Pregnancy is no picnic. In addition to morning sickness and swollen feet, there are also a sufficient number of digestive side effects that result from your shifting insides and changing hormone levels. But before you […]
Pregnancy is no picnic. In addition to morning sickness and swollen feet, there are also a sufficient number of digestive side effects that result from your shifting insides and changing hormone levels. But before you resign yourself to suffering these unpleasantries for the next nine months, try these tricks to settle your troubled tummy.
The issue: Heartburn
The culprit: Blame large amounts of progesterone for the first (but unfortunately far from the last!) appearance of heartburn in your pregnancy. This hormone, produced by the placenta, relaxes the muscle tissue not only in your gastrointestinal tract but throughout your entire body as well. When the muscle that separates your esophagus from your stomach relaxes, stomach acids are able to sneak back into the esophagus, causing a burning sensation in your chest. Toward the end of your pregnancy, your run-ins with heartburn will, unfortunately, only increase as your growing uterus takes up even more room, leaving no place for those stomach acids to go but up.
The solution: While almost every pregnant woman will experience heartburn at some point, there are a few things to do to minimize discomfort
- Try eating several small meals a day instead of three larger meals.
- Avoid spicy, heavily seasoned, fried or fatty foods. Other heartburn triggers include chocolate, coffee, soda and mint.
- Keep your head elevated to keep those pesky stomach acids down. This technique can be particularly helpful if heartburn tends to rear its ugly head at night—a few extra pillows may be just what the doctor ordered.
- Chew on a non-mint flavored gum after meals. Increasing the amount of saliva in your mouth can help neutralize any acid that creeps up into your esophagus.
The issue: Constipation
The culprit: You can once again thank extra progesterone for relaxing your muscles—specifically those in your large bowel—and initiating your bathroom woes. With these usually active muscles on sabbatical, food tends to stick around your digestive tract longer than usual, causing you to feel more than a little, ahem, backed up. To make matters worse, your expanding uterus will also begin placing pressure on the bowel, further interrupting business as usual. An increased iron intake from those prenatal vitamins you’ve been popping daily doesn’t help the situation either.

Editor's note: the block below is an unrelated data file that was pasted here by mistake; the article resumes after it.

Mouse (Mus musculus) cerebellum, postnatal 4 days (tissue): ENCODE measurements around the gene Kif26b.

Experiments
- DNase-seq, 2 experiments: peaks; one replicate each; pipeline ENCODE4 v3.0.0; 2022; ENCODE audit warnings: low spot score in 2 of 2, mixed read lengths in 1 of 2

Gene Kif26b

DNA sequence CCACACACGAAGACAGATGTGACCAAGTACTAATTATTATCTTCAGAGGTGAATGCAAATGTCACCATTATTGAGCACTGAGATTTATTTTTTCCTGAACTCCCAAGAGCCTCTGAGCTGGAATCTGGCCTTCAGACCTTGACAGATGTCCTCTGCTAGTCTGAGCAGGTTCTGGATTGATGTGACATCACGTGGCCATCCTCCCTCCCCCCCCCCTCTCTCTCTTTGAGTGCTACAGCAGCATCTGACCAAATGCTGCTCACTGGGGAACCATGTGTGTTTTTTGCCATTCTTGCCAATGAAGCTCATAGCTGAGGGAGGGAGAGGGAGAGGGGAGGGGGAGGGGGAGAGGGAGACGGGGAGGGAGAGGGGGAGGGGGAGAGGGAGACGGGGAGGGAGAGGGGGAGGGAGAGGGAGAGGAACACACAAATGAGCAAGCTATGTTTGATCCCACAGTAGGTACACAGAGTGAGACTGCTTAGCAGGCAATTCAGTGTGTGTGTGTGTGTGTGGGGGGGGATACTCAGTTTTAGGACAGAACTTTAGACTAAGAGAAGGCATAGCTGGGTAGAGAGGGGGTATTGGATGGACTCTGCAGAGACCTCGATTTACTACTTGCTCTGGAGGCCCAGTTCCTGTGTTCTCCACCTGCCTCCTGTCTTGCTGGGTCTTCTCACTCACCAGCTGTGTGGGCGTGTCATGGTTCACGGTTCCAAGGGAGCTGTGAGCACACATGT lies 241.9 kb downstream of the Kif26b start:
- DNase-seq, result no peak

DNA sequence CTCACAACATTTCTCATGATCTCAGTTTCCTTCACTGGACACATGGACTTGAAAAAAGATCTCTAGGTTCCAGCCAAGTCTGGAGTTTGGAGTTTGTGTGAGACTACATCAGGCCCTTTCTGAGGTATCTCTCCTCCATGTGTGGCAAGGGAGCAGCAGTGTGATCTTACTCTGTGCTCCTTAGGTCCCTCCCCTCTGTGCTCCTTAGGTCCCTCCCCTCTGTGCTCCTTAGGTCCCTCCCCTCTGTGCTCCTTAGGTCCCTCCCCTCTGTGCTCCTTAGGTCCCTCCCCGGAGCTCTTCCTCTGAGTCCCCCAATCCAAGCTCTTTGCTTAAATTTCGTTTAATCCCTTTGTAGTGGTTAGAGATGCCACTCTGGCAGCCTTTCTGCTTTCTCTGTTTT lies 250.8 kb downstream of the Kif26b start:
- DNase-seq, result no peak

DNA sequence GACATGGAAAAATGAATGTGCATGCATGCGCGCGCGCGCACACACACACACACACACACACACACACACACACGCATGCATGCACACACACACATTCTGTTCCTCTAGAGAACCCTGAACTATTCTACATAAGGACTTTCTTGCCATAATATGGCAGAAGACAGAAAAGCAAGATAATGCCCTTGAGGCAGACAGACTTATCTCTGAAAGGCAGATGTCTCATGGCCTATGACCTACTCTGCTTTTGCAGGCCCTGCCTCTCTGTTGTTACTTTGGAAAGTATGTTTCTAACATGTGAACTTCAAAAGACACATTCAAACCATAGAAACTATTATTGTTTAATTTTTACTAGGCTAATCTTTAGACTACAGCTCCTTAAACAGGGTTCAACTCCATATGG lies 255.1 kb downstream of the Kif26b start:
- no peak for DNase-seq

The solution: Never fear! Even with the deck stacked against you, there are several things you can do to get things moving again. (And you’re going to want to get things going ASAP to avoid further constipation complications, including every pregnant woman’s worst nightmare: hemorrhoids.)
- Fill up on fiber. Make it your goal to get at least 25 to 35 grams of fiber each day through fiber-rich foods like fruits, veggies and whole grains.
- Up your fluid intake to flush out your system and maintain motion in your digestive tract.
- Avoid refined foods like white bread and white rice. These foods have the opposite effect of foods that are high in fiber.
- Opt for small, frequent meals over large, spread out nosh sessions. (Doing so doesn’t just help ward off heartburn!) Overworking your digestive system can cause a major traffic jam, so minimize stress on your system by giving it less to deal with at once.
- Stay fit to encourage your bowels to be more active too. Sometimes a brisk walk is all your body needs to get things moving again.
- Talk to your doctor about adjusting your vitamin and supplement regimen. A different dosage may ease constipation troubles.
The issue: Gas
The culprit: Take a wild guess as to what’s to blame for one of the most embarrassing pregnancy party favors. That’s right, your old friend progesterone! The slowing digestion process gives bacteria in your system more time to work on breaking down undigested food, resulting in an excess of gas. And like a ticking time bomb, all of that extra gas is bound to be released at some point, whether through that big burp you just couldn’t keep in or that bout of flatulence you didn’t even see coming.
The solution: You might find a little comfort in the fact that your baby is likely soothed by the gurgling sounds of the gas building in your system, but if you’d rather stick to a more traditional type of lullaby, try these gas-busting tricks instead.
- Avoid foods like beans, onions, soda, cabbage, fried foods, broccoli, cauliflower and starches, which are known for their gassy encores.
- Eat and drink slowly. Scarfing food quickly or gulping a large drink can cause you to swallow as much air as food or drink—resulting in air pockets that are released in the form of gas.
- Reduce your stress level. High amounts of anxiety and stress can make you swallow more air, so calm down to avoid tooting your own horn.